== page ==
Judgment Belongs to the Lord: Nahum, Part 3

George Marshall - 6/25/2023


Call to worship: Revelation 15:1-4

Text: Nahum 3:1-19


Nahum continues to share God's oracle concerning Nineveh and Assyria's fate. Beginning with a woe concerning the bloody city, God puts judgment in perspective, focusing on the victims of Assyria's policies. Following are three taunts that reflect on Assyria's claims to power. Though strong, Nineveh will fare no better than its victims. Though sure of its military dominance, it will find no refuge in the day that the tables turn. Despite its long reach, its presence and impact will evaporate. And in the end, no one remains to mourn Assyria's downfall. All her victims rejoice to be free of her. So will God do to every empire that sets itself up against God's glorious and just reign.

Sermon Outline:

  1. Woe - God versus city (3:1-7)
  2. Taunt - God versus empire (3:8-17)
  3. Dirge - God versus king (3:18-19)


Discussion Questions:

  1. Read Nahum 3:1-19. What other city or cities are described in Scripture in ways similar to Nahum's in 3:1-7? How are these cities related to Nineveh, to God's conflict with sin/evil, to the "grand narrative" of Scripture? How is this message of woe intended to comfort Judah? How should it (should it?) comfort us as believers? How do you react to the prospect of judgment having a "public" element, an element of shame, and not just guilt judged? What difference is there between retributive justice and restorative justice? What kind of judgment does God engage in here?
  2. How is Thebes a good example of how God will respond to Nineveh/Assyria's military ambition (3:8-12)? How is the example of Thebes an encouragement for Jerusalem and Judah? How might this be read by Nahum's contemporaries? How might it have been read differently during Judah's exile? After her exile and return to the land? What encouragement should it offer to believers? What would Nineveh's drunkenness indicate (since literal drunkenness is unlikely)?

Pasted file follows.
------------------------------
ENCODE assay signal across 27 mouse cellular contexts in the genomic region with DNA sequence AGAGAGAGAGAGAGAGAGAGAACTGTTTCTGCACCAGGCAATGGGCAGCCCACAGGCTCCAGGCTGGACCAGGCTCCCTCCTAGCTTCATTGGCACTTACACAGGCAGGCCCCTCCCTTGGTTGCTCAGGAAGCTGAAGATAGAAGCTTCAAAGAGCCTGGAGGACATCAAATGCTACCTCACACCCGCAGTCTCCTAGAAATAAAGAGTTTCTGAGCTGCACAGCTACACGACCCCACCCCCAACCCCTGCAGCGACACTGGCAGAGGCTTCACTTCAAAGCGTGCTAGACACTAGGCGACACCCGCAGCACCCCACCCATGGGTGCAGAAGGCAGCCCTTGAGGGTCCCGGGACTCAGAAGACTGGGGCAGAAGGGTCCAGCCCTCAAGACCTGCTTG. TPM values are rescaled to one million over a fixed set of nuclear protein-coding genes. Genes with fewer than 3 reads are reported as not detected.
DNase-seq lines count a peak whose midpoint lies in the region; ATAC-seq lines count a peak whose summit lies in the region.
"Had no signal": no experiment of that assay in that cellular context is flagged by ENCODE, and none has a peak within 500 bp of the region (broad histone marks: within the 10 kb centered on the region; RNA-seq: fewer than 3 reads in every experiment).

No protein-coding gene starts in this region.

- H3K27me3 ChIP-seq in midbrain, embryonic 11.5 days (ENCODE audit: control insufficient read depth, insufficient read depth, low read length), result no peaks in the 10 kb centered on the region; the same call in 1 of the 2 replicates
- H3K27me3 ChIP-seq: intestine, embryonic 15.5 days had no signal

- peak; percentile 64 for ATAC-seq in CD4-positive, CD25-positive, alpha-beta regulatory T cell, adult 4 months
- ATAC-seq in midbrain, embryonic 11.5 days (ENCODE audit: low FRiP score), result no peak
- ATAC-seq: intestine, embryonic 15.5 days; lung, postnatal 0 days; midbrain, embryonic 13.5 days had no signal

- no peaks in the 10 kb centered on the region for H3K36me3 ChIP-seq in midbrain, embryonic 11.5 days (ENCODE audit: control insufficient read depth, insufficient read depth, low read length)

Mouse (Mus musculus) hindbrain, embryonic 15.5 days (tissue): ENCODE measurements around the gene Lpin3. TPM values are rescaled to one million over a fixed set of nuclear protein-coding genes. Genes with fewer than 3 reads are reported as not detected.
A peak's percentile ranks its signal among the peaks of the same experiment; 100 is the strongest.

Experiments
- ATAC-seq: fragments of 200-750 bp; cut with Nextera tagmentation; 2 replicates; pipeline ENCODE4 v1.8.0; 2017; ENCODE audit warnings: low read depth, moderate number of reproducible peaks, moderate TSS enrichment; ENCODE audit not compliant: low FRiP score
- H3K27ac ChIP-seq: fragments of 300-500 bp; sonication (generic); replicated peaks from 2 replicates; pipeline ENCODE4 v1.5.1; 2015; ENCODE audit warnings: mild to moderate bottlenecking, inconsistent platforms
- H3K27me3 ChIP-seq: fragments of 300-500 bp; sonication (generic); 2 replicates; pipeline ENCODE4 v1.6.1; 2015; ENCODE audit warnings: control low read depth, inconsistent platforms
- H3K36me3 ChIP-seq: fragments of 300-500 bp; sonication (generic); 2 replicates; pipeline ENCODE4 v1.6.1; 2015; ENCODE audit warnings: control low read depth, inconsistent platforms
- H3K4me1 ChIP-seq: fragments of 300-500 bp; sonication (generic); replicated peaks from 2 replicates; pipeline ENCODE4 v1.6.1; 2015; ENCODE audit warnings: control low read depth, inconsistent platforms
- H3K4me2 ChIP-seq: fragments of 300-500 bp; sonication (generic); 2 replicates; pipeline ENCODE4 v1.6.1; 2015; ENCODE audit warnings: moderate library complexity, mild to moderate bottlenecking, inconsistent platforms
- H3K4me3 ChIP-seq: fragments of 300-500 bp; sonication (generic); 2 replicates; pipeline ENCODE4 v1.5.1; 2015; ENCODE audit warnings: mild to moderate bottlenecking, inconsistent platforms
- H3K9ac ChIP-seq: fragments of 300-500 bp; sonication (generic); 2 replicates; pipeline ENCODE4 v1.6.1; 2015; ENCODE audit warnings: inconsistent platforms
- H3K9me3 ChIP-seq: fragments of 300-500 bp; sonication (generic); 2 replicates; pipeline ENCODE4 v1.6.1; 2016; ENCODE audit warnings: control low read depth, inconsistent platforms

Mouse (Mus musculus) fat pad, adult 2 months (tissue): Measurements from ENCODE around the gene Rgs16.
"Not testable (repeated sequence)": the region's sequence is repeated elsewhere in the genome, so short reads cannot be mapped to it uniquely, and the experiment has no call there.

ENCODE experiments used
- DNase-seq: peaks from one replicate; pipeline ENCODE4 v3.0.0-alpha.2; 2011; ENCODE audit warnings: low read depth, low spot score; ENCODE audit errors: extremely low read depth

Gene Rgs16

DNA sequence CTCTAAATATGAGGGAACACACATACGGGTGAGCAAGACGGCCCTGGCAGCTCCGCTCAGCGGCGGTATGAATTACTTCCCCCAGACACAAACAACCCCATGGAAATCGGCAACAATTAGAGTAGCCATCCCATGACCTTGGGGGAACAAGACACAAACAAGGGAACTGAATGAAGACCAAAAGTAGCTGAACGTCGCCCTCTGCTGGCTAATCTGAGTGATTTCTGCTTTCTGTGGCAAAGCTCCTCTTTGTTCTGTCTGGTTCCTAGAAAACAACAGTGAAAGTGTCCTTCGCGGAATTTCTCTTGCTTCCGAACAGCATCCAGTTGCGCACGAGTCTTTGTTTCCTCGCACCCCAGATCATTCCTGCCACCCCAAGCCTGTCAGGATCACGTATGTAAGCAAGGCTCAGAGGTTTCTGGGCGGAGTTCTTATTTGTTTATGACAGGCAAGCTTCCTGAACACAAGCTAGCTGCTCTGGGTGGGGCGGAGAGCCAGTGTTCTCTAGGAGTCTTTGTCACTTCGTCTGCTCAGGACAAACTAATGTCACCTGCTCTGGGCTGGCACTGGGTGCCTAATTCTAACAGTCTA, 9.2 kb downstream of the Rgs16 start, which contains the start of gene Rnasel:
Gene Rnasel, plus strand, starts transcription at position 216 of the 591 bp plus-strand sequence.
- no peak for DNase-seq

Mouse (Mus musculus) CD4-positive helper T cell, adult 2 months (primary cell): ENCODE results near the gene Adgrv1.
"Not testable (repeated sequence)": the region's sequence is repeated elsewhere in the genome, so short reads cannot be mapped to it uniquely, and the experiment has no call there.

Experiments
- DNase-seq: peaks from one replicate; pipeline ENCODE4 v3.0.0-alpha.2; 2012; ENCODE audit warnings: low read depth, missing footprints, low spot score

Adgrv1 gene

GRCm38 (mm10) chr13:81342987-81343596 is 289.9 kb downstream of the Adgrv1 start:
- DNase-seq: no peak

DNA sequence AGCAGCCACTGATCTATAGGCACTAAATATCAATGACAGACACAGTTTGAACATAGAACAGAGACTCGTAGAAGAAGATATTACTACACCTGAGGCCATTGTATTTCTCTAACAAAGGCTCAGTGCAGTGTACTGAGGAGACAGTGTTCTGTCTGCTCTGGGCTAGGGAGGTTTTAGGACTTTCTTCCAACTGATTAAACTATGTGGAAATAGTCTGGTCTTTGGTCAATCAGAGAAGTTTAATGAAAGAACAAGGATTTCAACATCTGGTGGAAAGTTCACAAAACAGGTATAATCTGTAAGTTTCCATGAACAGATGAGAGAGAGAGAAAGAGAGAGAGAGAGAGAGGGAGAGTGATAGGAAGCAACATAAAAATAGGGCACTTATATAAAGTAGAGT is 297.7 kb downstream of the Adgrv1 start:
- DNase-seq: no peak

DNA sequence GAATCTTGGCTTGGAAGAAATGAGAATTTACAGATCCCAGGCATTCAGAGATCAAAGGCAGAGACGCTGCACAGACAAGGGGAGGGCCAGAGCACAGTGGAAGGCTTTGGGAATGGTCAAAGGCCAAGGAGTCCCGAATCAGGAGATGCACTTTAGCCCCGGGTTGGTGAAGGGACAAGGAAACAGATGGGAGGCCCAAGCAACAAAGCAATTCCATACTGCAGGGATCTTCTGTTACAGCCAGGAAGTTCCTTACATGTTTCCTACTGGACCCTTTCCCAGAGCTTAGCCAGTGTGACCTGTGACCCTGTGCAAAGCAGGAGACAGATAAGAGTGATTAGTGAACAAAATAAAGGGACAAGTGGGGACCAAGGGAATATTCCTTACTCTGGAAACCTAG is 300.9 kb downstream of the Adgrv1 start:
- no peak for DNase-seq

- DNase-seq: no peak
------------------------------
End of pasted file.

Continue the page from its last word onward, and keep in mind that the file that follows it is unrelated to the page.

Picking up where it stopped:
3. What element of irony is present in Assyria's military preparedness (3:12-15)? Does the description of Assyria's military/strategic weakness reflect Assyria in Judah's present? In Judah's future? If this oracle is about Nineveh, but written to Judah, what is the takeaway for Judah from this taunt? What are some New Testament passages that speak to the topics of readiness, preparation, discipline, watching, waiting, guarding, protecting?
  4. What area of imperial confidence is God targeting in 3:12-17? What does this say about Assyria's ability to sustain itself as a nation/empire? In what should Judah place its trust? In what should we trust? How does this impact our lives as disciples? As those "on mission"?
  5. Review 3:18-19. What personal and possessive pronoun stands out? Why does Nahum target the king in these verses? How is the king related to the evil of Assyria? What message is found here for the actual audience (Judah, Jerusalem) of this final message?
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